I think the main reason why I support the exploration of Mars to be so important is because I have a finite time on this Earth. While there is no doubt in my mind that life exists all over the cosmos, I don't think were are going to find it outside of our solar system in my lifetime. I strongly believe there was once (and still could be) life on Mars, and I'd love to die knowing that it's there. We have organisms that live in our polar icecaps. They secrete a natural antifreeze that keeps them in water bubbles within the ice, and use the water as energy. If life took hold on Mars while it was wet, life may have been able to evolve in time to make it to the ice. It could have also retreated underground where it could hide from the radiation that roasts the planet. The lack of geologic activity and the presence of seasonal methane plumes is really intriguing. I would love to know what is causing that.

Quote
Solar System stuff can be cool too though. I'd be very excited for a manned mision to Mars and I was even a little excited when I heard the rediculous rumours that the chines or something were planning on setting up a base on the moon.

I hope the Chinese pull it off. The more countries exploring space the better. If they were to plant a Chinese flag right next to the American's flag, think of the attention it would generate. I think people would be furious and suddenly have that interest in space travel reignited.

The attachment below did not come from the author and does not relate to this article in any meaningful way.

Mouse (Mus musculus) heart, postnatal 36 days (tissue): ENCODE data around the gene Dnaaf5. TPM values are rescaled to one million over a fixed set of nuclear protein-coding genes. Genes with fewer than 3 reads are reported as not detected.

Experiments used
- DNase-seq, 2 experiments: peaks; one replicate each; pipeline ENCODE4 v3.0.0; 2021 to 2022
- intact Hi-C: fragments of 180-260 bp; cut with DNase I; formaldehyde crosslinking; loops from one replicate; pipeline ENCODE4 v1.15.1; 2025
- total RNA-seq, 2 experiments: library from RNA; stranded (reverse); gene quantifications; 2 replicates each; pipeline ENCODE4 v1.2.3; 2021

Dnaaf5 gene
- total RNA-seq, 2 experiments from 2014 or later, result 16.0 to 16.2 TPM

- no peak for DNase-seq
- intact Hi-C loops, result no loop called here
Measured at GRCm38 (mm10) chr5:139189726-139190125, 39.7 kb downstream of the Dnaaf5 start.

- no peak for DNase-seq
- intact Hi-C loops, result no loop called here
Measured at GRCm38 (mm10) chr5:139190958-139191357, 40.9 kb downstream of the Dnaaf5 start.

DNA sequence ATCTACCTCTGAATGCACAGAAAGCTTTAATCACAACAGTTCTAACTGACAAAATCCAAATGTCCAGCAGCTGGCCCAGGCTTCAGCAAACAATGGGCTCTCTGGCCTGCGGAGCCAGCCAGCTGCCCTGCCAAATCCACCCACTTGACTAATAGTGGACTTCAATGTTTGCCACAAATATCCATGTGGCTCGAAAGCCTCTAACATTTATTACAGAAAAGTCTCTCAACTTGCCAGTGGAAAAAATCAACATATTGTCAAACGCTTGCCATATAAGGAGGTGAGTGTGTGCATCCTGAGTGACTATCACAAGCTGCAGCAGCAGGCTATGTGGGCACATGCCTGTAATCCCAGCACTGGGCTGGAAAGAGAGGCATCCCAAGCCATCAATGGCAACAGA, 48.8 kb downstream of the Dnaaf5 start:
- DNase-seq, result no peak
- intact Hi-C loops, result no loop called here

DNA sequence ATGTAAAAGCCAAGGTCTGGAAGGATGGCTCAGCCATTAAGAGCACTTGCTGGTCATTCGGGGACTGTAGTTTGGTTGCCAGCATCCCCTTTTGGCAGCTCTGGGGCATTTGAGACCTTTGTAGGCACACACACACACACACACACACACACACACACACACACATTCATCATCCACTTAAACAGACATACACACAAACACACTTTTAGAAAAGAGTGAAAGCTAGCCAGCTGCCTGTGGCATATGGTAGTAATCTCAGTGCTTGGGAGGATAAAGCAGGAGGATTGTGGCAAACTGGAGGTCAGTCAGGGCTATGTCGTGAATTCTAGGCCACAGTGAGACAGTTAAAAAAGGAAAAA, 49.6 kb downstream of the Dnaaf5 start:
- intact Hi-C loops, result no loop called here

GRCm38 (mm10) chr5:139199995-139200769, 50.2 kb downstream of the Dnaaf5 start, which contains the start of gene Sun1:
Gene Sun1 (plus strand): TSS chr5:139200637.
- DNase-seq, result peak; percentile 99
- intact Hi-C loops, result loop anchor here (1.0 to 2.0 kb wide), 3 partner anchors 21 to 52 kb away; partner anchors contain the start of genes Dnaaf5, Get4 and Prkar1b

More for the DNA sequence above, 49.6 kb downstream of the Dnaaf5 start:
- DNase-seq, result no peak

« Last Edit: March 13, 2013, 11:48:19 AM by Chino »

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Re: The Official Space and Astronomy Thread v. Well, this is weird.
« Reply #170 on: March 17, 2013, 06:46:52 AM »
I think most people doubt this project will ever happen but if it really does I for one will be watching. I hate reality shows in general but goddamn, if I had the opportunity to choose a reality format that i would like to watch this would be the one.

Mars One introduction film
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Offline MajorMatt

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Re: The Official Space and Astronomy Thread v. Well, this is weird.
« Reply #171 on: March 21, 2013, 11:06:09 AM »
This is pretty mind blowing:

http://htwins.net/scale2/

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Re: The Official Space and Astronomy Thread v. Well, this is weird.
« Reply #172 on: March 21, 2013, 11:25:37 AM »
This is pretty mind blowing:

http://htwins.net/scale2/

That is really cool, but I have always found this one to be better:

http://www.numbersleuth.org/universe/

No flashy music in this one though..  ;)
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Offline wasteland

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Re: The Official Space and Astronomy Thread v. Well, this is weird.
« Reply #173 on: March 21, 2013, 01:12:56 PM »
It's stunning, isn't it? :)

Seeing those scales is really a humbling experience. I'm sure most if not all of you know this already, but I want to post the Pale Blue Dot speech by Carl Sagan:

Quote from: Carl Sagan